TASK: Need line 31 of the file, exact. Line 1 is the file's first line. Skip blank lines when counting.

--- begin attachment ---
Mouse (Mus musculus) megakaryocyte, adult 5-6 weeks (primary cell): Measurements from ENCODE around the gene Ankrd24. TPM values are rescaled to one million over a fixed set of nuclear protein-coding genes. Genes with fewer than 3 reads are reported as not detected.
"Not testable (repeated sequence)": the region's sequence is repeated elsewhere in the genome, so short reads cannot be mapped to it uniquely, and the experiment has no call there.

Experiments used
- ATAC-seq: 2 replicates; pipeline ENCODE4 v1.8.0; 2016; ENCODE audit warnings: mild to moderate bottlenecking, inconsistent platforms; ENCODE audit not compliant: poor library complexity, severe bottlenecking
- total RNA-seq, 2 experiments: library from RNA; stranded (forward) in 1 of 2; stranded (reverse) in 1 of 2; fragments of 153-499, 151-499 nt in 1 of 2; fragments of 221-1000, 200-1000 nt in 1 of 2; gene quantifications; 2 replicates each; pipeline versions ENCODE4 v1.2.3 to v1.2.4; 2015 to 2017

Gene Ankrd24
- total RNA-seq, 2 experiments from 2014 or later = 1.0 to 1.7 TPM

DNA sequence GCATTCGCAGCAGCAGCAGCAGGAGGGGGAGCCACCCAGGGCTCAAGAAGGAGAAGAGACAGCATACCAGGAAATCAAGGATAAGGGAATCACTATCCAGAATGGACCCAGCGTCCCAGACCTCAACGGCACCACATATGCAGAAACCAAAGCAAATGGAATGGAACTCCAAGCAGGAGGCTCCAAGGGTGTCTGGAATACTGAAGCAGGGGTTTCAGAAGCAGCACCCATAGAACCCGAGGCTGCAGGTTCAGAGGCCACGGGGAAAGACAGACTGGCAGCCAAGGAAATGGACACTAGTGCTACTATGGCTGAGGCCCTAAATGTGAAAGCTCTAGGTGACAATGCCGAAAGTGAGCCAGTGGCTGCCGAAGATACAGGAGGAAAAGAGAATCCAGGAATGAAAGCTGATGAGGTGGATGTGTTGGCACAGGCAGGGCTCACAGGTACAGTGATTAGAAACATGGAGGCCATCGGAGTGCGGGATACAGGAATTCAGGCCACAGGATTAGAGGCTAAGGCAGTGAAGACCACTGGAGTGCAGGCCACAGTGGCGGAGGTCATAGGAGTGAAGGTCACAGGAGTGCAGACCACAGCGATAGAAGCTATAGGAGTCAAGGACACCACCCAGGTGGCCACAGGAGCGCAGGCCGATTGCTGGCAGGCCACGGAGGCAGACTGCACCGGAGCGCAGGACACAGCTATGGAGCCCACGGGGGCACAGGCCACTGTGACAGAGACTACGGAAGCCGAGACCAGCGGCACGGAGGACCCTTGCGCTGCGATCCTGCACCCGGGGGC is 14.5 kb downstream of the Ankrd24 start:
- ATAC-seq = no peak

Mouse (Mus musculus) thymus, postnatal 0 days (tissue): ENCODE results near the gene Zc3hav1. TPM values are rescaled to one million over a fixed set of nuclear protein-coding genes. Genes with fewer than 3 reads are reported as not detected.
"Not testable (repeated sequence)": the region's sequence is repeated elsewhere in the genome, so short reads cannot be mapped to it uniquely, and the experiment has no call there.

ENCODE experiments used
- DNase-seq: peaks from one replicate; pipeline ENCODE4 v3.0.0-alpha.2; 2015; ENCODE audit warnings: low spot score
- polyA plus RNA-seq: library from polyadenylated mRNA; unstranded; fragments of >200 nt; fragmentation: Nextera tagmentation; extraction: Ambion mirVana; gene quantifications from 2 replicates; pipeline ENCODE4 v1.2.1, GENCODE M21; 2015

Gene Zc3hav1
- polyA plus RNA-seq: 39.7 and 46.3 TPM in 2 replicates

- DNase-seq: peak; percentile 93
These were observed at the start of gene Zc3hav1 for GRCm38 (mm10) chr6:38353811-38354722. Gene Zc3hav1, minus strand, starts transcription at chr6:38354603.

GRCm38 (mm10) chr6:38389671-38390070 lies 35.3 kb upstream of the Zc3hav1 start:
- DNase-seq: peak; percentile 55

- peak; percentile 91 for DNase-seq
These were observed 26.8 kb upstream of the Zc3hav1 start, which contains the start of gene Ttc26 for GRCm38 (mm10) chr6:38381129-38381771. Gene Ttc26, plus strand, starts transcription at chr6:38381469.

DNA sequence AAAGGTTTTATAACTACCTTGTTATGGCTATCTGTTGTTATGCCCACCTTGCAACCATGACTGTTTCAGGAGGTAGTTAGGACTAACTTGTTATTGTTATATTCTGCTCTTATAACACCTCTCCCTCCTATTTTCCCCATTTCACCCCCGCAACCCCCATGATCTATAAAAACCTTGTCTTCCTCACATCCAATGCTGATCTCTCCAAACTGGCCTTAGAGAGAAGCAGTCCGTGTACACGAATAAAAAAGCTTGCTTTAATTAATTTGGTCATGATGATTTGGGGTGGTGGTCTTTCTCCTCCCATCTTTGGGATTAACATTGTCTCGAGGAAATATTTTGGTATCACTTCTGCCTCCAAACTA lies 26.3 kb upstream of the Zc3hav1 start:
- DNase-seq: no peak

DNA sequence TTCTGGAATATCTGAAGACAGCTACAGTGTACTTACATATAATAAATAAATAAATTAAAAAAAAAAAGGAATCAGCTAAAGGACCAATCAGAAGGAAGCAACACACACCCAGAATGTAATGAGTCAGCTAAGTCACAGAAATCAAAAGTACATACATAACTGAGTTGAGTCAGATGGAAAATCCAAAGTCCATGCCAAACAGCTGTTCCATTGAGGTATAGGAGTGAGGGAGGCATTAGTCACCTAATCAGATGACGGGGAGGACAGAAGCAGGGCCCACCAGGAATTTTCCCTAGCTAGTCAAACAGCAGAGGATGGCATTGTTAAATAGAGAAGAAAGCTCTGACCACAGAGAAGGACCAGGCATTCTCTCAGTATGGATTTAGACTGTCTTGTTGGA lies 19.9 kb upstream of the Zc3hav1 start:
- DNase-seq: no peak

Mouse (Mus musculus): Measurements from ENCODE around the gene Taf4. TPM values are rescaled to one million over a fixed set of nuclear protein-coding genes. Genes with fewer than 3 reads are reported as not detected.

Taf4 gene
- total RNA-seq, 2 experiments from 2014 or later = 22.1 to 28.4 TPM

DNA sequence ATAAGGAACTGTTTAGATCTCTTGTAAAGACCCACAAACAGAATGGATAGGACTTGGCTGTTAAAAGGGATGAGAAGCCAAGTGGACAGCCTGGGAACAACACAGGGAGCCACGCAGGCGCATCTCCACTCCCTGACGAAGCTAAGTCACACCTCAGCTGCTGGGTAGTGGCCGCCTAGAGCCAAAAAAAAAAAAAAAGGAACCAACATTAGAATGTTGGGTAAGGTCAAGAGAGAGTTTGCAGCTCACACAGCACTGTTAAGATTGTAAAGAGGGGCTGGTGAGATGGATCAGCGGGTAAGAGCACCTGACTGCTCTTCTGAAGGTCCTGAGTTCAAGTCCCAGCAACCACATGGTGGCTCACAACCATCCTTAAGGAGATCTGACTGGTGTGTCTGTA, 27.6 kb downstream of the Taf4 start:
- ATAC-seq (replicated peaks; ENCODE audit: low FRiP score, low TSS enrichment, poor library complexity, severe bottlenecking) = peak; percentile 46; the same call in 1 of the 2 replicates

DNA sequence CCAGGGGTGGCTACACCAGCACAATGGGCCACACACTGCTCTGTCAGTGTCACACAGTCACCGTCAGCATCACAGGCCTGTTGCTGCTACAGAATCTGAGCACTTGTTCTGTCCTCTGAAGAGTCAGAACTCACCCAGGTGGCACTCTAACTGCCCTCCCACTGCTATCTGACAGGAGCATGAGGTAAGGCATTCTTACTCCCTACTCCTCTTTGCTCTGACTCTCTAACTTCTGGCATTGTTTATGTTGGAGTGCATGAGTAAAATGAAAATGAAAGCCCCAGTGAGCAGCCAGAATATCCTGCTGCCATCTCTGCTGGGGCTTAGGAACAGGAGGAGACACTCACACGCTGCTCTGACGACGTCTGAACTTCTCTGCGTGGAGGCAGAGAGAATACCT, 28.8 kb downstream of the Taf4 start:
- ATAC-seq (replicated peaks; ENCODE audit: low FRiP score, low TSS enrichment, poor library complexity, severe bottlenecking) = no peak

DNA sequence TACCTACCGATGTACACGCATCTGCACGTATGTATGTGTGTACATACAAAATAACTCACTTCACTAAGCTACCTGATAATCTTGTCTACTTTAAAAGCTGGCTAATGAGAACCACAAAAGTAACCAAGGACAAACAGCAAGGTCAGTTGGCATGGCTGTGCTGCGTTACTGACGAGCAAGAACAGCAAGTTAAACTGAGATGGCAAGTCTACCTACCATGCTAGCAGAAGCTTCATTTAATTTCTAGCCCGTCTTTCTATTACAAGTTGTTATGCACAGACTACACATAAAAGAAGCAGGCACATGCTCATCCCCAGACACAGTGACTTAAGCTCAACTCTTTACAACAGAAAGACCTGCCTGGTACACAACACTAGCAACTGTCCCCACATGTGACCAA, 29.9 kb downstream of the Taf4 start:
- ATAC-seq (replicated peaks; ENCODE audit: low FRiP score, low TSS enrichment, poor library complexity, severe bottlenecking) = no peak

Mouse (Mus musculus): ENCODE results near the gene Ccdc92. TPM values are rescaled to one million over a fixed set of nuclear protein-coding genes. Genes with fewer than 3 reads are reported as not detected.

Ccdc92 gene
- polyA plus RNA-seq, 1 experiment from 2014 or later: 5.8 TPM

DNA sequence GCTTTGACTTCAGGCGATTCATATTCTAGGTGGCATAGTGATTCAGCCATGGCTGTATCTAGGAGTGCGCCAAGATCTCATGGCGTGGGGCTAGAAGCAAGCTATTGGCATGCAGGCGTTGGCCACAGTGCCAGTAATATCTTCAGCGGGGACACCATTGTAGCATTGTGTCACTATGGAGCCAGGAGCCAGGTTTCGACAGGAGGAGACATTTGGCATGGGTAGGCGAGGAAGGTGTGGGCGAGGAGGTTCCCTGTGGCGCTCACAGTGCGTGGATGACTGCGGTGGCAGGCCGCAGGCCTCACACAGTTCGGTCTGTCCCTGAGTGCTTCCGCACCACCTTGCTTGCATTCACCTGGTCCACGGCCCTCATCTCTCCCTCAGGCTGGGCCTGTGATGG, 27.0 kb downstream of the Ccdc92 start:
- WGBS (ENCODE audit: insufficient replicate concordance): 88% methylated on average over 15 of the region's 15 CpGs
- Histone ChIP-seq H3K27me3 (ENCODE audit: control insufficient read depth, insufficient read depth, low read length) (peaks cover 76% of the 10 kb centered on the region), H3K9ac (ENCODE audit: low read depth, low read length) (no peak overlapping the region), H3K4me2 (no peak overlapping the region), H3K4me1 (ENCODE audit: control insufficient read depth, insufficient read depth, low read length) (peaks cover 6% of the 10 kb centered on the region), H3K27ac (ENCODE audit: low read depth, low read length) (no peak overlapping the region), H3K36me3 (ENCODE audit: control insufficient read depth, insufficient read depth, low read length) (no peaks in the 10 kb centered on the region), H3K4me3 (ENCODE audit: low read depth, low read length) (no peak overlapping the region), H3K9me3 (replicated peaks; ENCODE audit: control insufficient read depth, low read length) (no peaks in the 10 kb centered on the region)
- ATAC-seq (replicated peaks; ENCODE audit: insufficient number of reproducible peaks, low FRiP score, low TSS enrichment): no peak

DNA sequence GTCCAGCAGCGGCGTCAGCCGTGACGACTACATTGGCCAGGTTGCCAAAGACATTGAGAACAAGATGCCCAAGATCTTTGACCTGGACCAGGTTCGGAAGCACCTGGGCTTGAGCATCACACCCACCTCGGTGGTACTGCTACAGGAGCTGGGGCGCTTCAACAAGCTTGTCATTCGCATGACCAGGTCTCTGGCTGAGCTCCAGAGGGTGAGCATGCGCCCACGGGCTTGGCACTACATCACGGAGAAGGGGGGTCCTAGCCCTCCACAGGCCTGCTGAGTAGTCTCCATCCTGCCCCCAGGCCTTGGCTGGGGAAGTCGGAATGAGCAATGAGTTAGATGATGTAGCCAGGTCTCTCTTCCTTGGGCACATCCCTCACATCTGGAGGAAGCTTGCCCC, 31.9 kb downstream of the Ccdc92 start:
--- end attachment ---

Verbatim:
- ATAC-seq (replicated peaks; ENCODE audit: low FRiP score, low TSS enrichment, poor library complexity, severe bottlenecking) = peak; percentile 46; the same call in 1 of the 2 replicates